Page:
The Long Island Rail Road is investigating how an LIRR building in Mineola was demolished Monday morning as part of the Third Track project and partially collapsed onto an adjacent building, trapping workers inside, railroad union officials said.
The incident happened around 8 a.m. Monday, as contractors used construction equipment to take down a decommissioned electrical substation building on Main Street, just east of Mineola Station, according to Christopher Natale, general chairman of the Brotherhood of Railroad Signalmen Local 56, which represents LIRR signal workers.
Natale said the contractors carried out the demolition as four signal workers were inside a signal tower right next to the structure.
"Without checking, they just started demolishing it," Natale said.
Photos from the scene show rubble from the collapsed building partially burying a door at the adjacent building. "My guys got trapped inside there," said Natale, adding that the workers escaped through a window. "They're lucky nobody got killed."
Metropolitan Transportation Authority spokesman Aaron Donovan said the MTA is investigating the incident, which did not involve any injuries.
He said safety remains the agency's top priority, and that crews closed the road to traffic during the project. Donovan added that the project aims to improve safety, including by eliminating dangerous railroad grade crossings.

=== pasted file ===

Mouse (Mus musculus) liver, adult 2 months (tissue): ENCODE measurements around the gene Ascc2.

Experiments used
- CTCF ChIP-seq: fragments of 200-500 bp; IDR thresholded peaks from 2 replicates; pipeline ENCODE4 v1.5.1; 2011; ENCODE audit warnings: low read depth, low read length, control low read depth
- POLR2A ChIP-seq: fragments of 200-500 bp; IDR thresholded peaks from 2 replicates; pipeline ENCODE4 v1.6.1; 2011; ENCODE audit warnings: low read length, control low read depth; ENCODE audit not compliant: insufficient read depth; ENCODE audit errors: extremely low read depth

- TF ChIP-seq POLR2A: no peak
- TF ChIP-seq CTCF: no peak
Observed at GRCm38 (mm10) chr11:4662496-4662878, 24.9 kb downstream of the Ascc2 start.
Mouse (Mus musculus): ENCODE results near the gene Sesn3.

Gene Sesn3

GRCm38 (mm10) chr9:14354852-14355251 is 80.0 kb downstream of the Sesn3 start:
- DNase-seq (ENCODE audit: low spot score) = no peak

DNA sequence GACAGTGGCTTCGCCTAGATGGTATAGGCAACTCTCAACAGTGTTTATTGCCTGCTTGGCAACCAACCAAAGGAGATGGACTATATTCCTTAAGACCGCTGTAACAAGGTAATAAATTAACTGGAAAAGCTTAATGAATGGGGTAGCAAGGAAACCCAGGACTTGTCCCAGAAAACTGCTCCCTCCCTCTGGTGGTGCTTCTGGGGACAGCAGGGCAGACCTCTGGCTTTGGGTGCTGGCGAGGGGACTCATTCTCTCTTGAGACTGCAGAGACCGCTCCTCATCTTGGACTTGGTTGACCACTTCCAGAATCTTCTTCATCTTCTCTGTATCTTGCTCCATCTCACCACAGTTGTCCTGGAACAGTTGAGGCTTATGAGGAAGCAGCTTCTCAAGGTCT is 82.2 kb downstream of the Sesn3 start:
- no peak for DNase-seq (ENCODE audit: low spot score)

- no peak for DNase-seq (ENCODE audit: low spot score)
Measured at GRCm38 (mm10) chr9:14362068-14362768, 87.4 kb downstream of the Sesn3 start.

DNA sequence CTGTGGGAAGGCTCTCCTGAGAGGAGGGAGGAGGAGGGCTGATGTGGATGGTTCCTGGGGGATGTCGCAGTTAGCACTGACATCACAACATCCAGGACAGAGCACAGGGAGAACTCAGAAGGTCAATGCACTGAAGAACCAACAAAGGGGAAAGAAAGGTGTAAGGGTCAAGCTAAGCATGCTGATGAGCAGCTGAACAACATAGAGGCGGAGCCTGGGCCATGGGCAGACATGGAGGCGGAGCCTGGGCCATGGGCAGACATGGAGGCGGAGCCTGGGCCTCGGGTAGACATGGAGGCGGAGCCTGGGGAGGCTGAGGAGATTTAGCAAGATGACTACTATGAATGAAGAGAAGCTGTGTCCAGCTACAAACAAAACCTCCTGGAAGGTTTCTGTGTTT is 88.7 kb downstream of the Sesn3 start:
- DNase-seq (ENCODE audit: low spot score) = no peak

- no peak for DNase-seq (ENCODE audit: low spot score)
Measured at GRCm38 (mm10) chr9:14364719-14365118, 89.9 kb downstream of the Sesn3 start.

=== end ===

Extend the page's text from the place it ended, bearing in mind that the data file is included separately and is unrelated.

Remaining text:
"Everything about this project is rooted in safety," Donovan said.
But LIRR labor leaders have said the MTA and the Third Track contractors have prioritized speed over safety in carrying out the project, which will add a 10-mile long Third Track between Floral Park and Hicksville.
Anthony Simon, who heads the LIRR's largest union, called the incident a "disgrace." Simon, who visited the scene Tuesday, said the contractors should have checked and secured the adjacent building before taking down the substation structure.
"The MTA’s relentless goals on these capital projects so they can meet deadlines for ribbon-cutting ceremonies and press conferences has now began to compromise the safety of our workforce," he said.